FAQ - 15 January 2015
14 January 2015
Posted by: Author: SAIT Technical
Author: SAIT Technical
1. Where a vendor is liable for VAT a month before obtaining a VAT number from SARS
Q: A customer of mine registered his company for VAT during October 2014. Apparently SARS approved his VAT registration in December, but stating that he is liable for VAT from 1 November 2014. He has already invoiced his customers in November with no VAT. Should he now re-invoice? How do I calculate his VAT return?
A: The Value-Added Tax Act or SARS guides don’t deal with the issue raised.
We don’t know if the application to be registered was made under section 23(1)(a) (more than R1 million) or not. Our guidance will therefore be general in nature – all references to sections are to sections in the Value-Added Tax Act. The effective date of registration depends on this. See also section 23(4).
In terms of the legislation a person (company) can only issue a tax invoice if it is a registered vendor. Section 7 also refers to the supply by a vendor. Of course a vendor includes a person who is required to be registered, but we don’t know if that is the case. That then means that the person (you refer to a customer) not registered as a vendor can’t levy output tax. We don’t know if the person requested an earlier effective date. If so we suggest you escalate the matter to a senior SARS official to obtain a registration number.
We submit that the best course of action would be to ask SARS for an opinion of how to treat this if they backdated the effective date.
2.SARS method of communication to a taxpayer without an email address
Q: My client approached a SARS branch for completion of an income tax return, the SARS consultant then completed the return for him. However, the client does not have an e-mail address and received no correspondence via post to say that he needs to provide supporting documents. Therefore, his allowable expenses were disallowed and he was taxed on only his income.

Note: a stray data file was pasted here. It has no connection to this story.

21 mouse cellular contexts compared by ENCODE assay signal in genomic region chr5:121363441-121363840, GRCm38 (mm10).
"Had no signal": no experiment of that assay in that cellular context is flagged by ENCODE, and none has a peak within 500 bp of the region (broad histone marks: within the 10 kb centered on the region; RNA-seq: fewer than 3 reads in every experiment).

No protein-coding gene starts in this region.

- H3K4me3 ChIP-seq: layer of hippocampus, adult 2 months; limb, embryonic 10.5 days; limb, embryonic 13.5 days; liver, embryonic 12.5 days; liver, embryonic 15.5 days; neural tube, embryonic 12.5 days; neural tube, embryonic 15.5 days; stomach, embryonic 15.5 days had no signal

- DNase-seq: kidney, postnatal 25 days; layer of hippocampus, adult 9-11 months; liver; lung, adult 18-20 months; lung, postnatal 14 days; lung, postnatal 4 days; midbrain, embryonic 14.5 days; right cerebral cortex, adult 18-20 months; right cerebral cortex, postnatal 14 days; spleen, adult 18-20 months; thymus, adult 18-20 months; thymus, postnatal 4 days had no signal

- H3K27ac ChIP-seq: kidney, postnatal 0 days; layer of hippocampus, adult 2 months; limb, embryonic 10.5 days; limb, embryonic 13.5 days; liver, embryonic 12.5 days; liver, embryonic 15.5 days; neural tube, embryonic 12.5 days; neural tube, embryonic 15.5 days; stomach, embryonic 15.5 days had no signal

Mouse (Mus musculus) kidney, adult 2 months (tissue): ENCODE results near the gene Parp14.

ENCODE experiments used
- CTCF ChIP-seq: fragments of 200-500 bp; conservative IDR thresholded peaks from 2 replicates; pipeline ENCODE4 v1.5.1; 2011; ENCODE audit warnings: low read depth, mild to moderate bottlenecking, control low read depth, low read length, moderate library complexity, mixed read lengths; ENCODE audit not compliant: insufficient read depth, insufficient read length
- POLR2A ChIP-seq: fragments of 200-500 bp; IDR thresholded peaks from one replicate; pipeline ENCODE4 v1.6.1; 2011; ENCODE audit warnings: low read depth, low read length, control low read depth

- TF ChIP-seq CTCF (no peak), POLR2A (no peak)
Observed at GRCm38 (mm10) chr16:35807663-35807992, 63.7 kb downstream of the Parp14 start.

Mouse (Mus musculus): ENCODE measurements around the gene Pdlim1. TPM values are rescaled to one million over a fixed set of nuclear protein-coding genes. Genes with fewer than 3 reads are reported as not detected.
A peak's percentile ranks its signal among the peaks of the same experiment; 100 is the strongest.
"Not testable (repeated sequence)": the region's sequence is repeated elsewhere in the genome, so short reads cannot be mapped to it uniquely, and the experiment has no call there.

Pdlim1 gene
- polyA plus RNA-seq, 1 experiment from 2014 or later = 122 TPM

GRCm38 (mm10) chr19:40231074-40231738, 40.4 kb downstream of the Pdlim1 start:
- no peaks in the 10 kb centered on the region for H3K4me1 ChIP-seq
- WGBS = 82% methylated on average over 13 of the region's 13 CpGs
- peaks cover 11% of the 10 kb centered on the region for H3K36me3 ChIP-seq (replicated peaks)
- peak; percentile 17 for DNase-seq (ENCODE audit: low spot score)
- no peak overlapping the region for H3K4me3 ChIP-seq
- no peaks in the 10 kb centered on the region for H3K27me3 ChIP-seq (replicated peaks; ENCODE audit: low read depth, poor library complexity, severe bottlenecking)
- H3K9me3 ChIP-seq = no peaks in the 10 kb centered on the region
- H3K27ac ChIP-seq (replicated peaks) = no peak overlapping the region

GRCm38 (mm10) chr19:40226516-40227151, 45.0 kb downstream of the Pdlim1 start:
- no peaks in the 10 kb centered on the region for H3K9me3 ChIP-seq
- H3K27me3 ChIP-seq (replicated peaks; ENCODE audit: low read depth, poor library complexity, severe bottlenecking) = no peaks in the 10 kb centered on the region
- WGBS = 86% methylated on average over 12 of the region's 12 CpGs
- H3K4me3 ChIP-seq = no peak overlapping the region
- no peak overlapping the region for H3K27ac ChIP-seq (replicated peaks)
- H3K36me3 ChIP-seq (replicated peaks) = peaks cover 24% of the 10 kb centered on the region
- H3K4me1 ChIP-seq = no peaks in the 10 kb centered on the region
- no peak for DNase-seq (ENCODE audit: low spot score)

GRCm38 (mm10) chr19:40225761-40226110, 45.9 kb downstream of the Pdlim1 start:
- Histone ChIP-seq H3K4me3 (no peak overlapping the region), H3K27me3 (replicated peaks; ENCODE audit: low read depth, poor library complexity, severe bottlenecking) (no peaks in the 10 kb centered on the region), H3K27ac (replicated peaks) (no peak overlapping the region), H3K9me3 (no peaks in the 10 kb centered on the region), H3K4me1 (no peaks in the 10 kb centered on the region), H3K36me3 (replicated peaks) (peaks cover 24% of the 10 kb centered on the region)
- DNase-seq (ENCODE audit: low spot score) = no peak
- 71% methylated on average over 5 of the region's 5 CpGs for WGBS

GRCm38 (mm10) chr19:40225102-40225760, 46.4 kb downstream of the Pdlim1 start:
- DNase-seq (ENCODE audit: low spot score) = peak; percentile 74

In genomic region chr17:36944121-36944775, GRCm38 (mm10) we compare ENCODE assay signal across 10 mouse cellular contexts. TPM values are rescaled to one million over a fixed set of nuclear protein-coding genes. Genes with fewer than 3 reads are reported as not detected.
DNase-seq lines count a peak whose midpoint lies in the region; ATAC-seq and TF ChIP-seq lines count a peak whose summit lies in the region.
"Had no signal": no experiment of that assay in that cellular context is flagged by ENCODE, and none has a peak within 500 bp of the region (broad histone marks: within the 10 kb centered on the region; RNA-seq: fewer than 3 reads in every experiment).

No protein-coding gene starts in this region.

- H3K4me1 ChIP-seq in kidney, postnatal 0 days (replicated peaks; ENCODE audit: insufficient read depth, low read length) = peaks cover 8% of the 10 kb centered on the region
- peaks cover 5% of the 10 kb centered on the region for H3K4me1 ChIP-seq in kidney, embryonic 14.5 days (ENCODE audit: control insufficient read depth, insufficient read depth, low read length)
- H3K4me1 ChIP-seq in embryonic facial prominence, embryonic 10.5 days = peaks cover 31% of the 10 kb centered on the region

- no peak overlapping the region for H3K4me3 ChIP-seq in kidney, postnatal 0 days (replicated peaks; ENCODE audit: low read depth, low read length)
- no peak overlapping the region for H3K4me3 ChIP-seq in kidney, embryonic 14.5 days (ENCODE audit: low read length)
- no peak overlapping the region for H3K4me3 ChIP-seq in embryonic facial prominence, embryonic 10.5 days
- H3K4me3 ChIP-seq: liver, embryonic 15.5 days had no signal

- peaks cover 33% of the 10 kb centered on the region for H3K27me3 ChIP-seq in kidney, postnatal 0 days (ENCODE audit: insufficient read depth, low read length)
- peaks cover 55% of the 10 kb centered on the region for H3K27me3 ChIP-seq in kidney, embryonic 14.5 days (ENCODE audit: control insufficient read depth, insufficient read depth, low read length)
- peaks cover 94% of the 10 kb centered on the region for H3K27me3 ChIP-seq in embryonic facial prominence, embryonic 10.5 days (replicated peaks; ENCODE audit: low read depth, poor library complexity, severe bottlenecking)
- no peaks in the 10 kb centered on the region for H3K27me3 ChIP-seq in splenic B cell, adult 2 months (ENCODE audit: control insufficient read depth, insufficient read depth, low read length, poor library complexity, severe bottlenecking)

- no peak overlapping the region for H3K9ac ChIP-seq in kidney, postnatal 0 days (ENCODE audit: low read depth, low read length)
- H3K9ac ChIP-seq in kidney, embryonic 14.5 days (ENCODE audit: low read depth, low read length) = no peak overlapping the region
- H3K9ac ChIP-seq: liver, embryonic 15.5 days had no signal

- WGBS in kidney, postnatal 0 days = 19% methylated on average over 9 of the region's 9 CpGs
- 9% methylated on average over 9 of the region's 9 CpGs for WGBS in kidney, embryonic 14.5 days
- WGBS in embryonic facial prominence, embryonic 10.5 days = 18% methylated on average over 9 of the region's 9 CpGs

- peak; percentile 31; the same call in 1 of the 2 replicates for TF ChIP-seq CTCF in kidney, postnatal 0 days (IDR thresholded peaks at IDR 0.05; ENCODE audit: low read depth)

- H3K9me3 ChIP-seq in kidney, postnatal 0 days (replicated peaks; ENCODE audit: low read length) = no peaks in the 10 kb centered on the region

If a Taxpayer goes to a SARS branch for assistance, and they don't have an e-mail address, why can SARS not mail correspondence via post?
A: You have not stated whether your client agreed with SARS as to the primary means of communication with him. It is not automatic that SARS will post correspondence where a taxpayer does not have an email address.
Perhaps your client should communicate this to SARS going forward. I would recommend also encouraging your client to open an efiling account. This would definitely make life easier.
Nevertheless, SARS should post correspondence when a taxpayer has communicated to them that this should be the primary means of communication.
Look at section 251(c)(ii) of the Tax Administration Act (TAA):
Delivery of documents to persons other than companies.
If a tax Act requires or authorises SARS to issue, give, send, or serve a notice, document or other communication to a person (other than a company), SARS is regarded as having issued, given, sent or served the communication to the person if…sent to the person by post to the person’s last known address, which includes…the person’s last known post office box number or that of the person’s employer.
The legislation clearly provides for the posting of correspondence by SARS to the taxpayer.
Regarding the disallowance of deductions for allowable expenditure, you are certainly free to object to that. You should also request SARS for a suspension of payment of the assessed tax, pending finalisation of the objection [see section 164 of the TAA], otherwise SARS will expect payment notwithstanding your objection.
3. Employer repaying employee’s study loan – fringe benefit